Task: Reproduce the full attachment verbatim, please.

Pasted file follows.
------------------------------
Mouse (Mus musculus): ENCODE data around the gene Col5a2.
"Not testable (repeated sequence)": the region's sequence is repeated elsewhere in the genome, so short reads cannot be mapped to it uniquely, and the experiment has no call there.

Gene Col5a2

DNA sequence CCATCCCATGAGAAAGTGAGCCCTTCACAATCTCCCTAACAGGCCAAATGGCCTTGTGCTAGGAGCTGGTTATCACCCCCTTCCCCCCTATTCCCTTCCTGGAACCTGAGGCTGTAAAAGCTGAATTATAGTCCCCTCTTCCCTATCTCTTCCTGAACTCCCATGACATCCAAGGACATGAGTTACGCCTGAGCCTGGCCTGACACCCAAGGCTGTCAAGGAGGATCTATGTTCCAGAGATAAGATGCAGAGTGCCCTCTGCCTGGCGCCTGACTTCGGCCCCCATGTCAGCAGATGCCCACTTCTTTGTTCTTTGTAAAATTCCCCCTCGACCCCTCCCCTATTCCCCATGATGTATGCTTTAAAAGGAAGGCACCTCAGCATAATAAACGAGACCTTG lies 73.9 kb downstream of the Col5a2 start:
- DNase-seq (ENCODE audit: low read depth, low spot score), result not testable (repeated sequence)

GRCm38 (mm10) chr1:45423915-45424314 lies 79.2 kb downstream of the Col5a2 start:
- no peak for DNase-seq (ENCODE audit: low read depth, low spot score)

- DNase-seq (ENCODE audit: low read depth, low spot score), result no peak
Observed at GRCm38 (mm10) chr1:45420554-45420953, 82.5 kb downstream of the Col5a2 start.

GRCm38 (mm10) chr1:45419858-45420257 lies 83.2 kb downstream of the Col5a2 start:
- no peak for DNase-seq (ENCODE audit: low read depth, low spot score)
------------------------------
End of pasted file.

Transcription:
Mouse (Mus musculus): ENCODE data around the gene Col5a2.
"Not testable (repeated sequence)": the region's sequence is repeated elsewhere in the genome, so short reads cannot be mapped to it uniquely, and the experiment has no call there.

Gene Col5a2

DNA sequence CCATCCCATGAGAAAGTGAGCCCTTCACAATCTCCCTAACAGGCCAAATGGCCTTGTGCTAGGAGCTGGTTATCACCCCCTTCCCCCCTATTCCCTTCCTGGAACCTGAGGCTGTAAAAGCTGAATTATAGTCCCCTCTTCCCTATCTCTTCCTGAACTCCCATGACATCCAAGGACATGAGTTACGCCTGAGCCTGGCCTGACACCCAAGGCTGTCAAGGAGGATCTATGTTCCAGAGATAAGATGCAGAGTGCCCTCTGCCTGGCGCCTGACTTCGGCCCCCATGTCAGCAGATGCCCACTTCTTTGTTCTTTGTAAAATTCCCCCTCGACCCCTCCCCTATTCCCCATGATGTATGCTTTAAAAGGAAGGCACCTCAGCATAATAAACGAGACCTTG lies 73.9 kb downstream of the Col5a2 start:
- DNase-seq (ENCODE audit: low read depth, low spot score), result not testable (repeated sequence)

GRCm38 (mm10) chr1:45423915-45424314 lies 79.2 kb downstream of the Col5a2 start:
- no peak for DNase-seq (ENCODE audit: low read depth, low spot score)

- DNase-seq (ENCODE audit: low read depth, low spot score), result no peak
Observed at GRCm38 (mm10) chr1:45420554-45420953, 82.5 kb downstream of the Col5a2 start.

GRCm38 (mm10) chr1:45419858-45420257 lies 83.2 kb downstream of the Col5a2 start:
- no peak for DNase-seq (ENCODE audit: low read depth, low spot score)